Notes for this podcast episode can be found here: Study Notes for Lesson #15

Monday, February 21, 2011

Epistle to the Hebrews Study #14 (Hebrews 12:4-12:29)

In this episode (Villa Scriptura Podcast Episode #14), we will complete our study of Hebrews 12.  As you may recall from our previous study, the author had presented us with a list of fellow pilgrims who had run the race of endurance--by faith--toward the city of the living God.  And as we concluded last time, we took note of how the author brought this list to a climax by exhorting us to “fix our eyes on Jesus, the author and perfecter of faith” and to “consider Him who has endured such hostility by sinners against Himself,” so that we “will not grow weary and lose heart.”

Before we resume our discussion, we will hear a reading of Hebrews 12 in its entirety.  We hope you will be as encouraged and challenged as we were by what the epistle’s author has to say, as we learn about the role God’s discipline plays in bringing many sons to glory, how committed faith finds expression as persevering faithfulness to God, and how what lies ahead under the New Covenant provides greater privileges and, at the same time,  sober responsibilities for God’s redeemed people.

Notes for this podcast episode can be found here: Study Notes for Lesson #14

Wednesday, February 2, 2011

Epistle to the Hebrews Study #13B (Hebrews 11:23-12:3)

In this episode (Villa Scriptura Podcast Episode #13B), we resume our examination of those in Hebrews 11 who lived out the kind of faith God commended, that which exhibited the “assurance of things hoped for and the conviction of things not seen.”  As we begin today’s study with an overview of where we’ve come so far in the epistle, we are reminded of how this definition of commendable faith relates back to the promised earthly kingdom of Christ Jesus and His present ongoing ministry as Great High Priest in the heavenly tabernacle.  As the list of those who refused to shrink back and kept looking faithfully to the One who made the promises heads toward its climax, we are provided with the ultimate and perfect example of the premier “endurance runner”: the Lord Jesus Christ himself, who--for the joy set before Him--endured the cross, despising the shame, and now is exalted at God’s right hand in the place of highest honor.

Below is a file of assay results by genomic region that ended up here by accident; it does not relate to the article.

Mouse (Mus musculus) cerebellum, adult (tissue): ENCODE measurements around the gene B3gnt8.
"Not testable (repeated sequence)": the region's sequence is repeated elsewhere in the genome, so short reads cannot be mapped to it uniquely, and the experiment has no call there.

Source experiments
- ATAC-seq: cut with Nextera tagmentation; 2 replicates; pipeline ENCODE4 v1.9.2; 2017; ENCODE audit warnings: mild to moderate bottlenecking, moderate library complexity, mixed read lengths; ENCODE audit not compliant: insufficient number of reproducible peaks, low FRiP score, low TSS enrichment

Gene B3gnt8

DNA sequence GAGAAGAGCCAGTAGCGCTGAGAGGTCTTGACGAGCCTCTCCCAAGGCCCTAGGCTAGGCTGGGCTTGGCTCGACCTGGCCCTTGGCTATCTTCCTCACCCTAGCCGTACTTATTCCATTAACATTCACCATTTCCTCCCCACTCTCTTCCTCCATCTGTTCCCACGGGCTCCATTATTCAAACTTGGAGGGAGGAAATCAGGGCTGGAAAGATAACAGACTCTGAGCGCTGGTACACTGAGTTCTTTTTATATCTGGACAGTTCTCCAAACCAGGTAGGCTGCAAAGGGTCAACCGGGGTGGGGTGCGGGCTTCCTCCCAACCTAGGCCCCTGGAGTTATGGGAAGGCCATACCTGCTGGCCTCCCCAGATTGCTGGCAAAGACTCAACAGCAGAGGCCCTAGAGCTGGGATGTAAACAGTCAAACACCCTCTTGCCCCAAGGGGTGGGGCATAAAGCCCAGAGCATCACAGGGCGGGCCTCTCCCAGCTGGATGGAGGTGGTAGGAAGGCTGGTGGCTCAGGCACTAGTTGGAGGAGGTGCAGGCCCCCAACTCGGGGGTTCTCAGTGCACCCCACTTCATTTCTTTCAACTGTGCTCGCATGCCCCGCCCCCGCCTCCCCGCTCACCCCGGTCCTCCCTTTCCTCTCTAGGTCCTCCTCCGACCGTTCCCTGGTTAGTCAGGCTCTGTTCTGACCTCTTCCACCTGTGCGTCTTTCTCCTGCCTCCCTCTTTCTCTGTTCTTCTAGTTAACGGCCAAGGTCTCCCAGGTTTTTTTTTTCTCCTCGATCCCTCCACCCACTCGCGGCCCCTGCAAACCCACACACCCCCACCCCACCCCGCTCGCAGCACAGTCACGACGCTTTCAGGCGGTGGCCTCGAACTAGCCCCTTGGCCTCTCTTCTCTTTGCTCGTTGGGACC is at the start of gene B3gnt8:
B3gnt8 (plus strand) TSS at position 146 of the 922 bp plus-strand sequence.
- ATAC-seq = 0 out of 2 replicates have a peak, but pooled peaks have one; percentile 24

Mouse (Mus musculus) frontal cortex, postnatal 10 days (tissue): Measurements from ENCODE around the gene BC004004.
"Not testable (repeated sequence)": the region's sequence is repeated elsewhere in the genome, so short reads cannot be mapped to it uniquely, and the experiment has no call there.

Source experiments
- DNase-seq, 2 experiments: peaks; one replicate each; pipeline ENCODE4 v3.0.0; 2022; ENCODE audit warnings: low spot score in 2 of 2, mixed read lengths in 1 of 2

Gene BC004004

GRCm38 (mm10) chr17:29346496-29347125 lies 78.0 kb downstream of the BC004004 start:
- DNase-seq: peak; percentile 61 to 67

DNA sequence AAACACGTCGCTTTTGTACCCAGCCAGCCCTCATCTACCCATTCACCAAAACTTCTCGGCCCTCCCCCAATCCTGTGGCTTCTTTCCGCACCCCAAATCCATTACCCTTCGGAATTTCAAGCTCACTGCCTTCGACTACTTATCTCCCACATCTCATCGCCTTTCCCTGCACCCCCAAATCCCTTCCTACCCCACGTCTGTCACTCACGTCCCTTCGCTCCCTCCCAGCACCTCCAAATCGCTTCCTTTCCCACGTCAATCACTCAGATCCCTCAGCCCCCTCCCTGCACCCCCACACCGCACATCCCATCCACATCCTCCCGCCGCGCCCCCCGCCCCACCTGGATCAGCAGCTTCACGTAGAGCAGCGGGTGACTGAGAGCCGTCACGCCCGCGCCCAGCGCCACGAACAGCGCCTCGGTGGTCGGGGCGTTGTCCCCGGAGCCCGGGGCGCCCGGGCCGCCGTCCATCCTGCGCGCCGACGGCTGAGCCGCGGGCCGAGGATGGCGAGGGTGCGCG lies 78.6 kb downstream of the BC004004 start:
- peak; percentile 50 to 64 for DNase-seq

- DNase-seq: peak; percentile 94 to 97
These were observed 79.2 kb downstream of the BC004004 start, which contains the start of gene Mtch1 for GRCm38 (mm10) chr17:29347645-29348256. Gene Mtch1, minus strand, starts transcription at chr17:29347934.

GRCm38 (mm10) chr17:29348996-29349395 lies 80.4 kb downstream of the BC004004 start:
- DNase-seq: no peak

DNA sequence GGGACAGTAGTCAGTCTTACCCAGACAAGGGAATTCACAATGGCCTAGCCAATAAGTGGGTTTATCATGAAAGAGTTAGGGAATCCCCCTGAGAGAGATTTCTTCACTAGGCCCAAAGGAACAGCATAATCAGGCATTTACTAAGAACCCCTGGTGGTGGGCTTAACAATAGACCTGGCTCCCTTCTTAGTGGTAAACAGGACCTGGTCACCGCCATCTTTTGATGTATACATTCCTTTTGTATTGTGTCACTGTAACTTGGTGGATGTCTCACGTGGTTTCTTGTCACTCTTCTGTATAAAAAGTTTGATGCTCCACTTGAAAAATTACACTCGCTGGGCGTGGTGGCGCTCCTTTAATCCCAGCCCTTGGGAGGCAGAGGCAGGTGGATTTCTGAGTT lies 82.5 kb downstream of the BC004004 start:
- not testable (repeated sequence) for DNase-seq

Notes for both parts of podcast episode 13--covering material in Hebrews 11:1-12:3--can be found here: Study Notes for Lessons 13A and 13B

Saturday, January 8, 2011

Epistle to the Hebrews Study #13A (Hebrews 11:1-22)

In this episode (Villa Scriptura Podcast Episode #13A), we will begin by reviewing the warnings and encouragement the author has presented to his readers in his letter of exhortation, particularly toward the end of Hebrews 10.  In our previous podcast study in Hebrews 10, we witnessed how the author held before the holy brethren their own steadfast commitment to Christ under adverse circumstances in the past in order to encourage the same courageous stance in the present.  As the political winds of the mid-60’s A.D. in Rome began to shift, the men and women of the house-church suddenly found themselves weary with the necessity of sustaining the high level of commitment they had brought to Christ in those earlier years.

As our author moves forward in Chapter 11, he urges his readers not to throw away their boldness and to keep looking to the reward of the inheritance in the age to come.  Endurance is what is needed at such an hour, along with a continued assurance in things hoped for and the conviction of things not seen. We hope you are as encouraged and challenged as we were, as we considered the lives of the “men of old” who “gained approval” by exhibiting faith in God’s unchangeable promises.  Indeed, God is utterly reliable, and His faithfulness to his promises guarantees that the reward for doing the will of God—as righteous ones who live by faith--will be reception of what He has promised!
Notes for both parts of Episode 13--covering material in Hebrews 11:1-12:3--can be accessed here:  Study Notes for Lesson 13 (Parts A & B)